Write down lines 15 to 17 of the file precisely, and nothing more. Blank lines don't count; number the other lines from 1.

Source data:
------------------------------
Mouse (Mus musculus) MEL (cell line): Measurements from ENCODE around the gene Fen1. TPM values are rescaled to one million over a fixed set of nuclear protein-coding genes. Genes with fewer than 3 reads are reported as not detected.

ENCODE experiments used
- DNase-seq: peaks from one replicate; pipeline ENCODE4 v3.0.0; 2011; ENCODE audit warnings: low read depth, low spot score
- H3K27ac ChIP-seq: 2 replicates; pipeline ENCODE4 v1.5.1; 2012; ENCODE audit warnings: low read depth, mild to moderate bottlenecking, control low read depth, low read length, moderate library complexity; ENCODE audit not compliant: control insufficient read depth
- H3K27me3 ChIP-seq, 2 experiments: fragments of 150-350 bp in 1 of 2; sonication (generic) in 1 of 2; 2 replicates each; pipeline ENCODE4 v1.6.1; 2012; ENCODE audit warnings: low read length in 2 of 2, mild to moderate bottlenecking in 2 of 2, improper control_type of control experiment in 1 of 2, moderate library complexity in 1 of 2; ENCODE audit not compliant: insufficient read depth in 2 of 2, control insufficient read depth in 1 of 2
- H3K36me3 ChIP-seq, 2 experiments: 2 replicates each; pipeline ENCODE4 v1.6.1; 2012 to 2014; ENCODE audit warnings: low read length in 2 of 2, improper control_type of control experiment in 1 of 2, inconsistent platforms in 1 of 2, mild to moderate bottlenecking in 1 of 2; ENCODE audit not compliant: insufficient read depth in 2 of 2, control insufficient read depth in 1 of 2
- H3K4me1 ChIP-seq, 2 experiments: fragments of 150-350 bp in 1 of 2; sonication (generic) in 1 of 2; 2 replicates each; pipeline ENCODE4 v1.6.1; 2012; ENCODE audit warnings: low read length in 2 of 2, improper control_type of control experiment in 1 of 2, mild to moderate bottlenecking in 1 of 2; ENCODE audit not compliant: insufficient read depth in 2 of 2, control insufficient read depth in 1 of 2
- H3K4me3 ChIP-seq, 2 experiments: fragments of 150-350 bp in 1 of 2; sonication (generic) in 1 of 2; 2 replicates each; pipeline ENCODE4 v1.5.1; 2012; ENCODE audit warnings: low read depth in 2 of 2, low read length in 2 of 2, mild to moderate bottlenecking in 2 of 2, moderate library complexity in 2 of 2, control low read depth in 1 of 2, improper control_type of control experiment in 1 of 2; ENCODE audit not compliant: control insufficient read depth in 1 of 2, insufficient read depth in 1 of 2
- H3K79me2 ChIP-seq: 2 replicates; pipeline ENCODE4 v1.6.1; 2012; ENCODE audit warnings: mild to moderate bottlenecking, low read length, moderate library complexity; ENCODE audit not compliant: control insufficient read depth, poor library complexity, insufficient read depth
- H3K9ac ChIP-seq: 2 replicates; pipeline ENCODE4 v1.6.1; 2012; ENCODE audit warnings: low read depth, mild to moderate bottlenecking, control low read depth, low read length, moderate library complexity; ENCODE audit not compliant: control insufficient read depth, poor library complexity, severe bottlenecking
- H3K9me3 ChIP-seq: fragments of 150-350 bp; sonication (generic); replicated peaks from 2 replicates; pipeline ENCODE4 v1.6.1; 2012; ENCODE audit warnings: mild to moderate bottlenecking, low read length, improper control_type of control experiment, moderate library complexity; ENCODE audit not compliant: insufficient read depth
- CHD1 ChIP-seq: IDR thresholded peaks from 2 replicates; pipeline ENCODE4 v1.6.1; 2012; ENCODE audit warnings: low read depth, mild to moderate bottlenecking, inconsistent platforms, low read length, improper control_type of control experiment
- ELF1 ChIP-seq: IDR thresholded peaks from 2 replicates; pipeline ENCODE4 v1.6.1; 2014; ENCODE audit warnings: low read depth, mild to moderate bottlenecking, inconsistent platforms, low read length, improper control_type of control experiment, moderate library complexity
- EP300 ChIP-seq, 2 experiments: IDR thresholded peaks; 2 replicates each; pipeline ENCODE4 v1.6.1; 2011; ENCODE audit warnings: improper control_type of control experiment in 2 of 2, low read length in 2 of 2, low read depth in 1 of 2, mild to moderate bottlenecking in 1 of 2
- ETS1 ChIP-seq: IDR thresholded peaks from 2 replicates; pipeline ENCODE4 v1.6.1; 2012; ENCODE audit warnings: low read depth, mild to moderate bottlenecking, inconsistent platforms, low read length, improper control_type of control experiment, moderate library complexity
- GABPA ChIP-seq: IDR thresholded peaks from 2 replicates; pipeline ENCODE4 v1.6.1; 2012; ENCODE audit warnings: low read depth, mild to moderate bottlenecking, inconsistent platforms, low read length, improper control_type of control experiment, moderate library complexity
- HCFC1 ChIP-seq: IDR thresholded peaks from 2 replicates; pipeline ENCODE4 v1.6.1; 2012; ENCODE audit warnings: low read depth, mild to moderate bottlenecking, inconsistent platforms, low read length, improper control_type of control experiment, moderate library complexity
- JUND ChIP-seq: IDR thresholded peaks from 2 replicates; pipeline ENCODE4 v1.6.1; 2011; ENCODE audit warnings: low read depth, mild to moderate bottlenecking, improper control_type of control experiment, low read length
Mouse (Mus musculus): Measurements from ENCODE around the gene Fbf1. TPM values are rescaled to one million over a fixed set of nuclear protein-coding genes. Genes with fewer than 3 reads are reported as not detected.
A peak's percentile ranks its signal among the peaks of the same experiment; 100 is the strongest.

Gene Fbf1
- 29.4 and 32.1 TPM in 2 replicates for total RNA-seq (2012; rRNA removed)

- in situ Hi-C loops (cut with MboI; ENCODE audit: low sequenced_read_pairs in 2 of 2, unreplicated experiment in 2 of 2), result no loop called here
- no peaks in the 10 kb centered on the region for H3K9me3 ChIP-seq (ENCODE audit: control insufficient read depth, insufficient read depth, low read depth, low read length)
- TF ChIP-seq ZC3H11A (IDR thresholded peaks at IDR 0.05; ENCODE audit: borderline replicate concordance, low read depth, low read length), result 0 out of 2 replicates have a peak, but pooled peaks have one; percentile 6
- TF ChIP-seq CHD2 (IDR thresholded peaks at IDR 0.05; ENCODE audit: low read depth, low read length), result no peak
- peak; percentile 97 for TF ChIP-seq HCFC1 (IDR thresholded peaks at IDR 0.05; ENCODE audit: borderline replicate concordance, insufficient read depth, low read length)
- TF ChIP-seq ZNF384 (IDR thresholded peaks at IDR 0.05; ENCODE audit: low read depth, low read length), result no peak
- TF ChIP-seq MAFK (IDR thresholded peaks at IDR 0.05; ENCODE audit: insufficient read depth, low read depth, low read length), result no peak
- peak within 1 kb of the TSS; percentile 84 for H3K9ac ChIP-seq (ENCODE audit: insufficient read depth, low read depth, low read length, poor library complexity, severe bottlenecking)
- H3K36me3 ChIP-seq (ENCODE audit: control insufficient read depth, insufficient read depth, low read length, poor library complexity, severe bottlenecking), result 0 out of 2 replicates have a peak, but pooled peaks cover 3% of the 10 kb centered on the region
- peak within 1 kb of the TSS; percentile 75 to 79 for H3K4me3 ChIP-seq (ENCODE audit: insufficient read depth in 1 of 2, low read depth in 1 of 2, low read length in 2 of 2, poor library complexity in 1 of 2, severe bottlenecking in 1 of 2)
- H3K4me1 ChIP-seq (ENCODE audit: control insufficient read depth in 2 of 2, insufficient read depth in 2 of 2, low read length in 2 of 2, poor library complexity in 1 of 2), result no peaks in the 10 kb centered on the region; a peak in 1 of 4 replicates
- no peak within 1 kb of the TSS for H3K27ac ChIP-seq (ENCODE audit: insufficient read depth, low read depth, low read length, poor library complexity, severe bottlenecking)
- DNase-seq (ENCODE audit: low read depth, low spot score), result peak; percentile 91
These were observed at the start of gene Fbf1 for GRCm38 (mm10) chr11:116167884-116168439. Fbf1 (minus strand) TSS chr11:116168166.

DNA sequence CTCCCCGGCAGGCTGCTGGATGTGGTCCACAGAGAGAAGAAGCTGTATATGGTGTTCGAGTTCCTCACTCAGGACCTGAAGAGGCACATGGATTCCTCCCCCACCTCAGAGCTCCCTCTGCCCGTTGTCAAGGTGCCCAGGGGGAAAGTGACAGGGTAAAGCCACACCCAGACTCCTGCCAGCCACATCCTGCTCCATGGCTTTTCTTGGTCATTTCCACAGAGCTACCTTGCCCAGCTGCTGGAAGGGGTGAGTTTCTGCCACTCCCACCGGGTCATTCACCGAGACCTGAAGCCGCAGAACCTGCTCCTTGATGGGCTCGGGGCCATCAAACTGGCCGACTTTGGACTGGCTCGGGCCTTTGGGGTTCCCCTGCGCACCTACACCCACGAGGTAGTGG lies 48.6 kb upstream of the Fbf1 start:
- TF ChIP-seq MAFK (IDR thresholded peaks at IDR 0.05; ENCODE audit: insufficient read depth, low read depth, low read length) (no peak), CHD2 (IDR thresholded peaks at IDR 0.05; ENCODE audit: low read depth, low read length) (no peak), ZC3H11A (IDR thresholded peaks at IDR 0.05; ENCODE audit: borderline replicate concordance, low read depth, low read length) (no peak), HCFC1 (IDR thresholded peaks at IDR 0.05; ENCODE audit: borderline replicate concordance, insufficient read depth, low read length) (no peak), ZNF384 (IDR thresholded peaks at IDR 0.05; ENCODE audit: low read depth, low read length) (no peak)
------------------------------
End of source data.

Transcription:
- ETS1 ChIP-seq: IDR thresholded peaks from 2 replicates; pipeline ENCODE4 v1.6.1; 2012; ENCODE audit warnings: low read depth, mild to moderate bottlenecking, inconsistent platforms, low read length, improper control_type of control experiment, moderate library complexity
- GABPA ChIP-seq: IDR thresholded peaks from 2 replicates; pipeline ENCODE4 v1.6.1; 2012; ENCODE audit warnings: low read depth, mild to moderate bottlenecking, inconsistent platforms, low read length, improper control_type of control experiment, moderate library complexity
- HCFC1 ChIP-seq: IDR thresholded peaks from 2 replicates; pipeline ENCODE4 v1.6.1; 2012; ENCODE audit warnings: low read depth, mild to moderate bottlenecking, inconsistent platforms, low read length, improper control_type of control experiment, moderate library complexity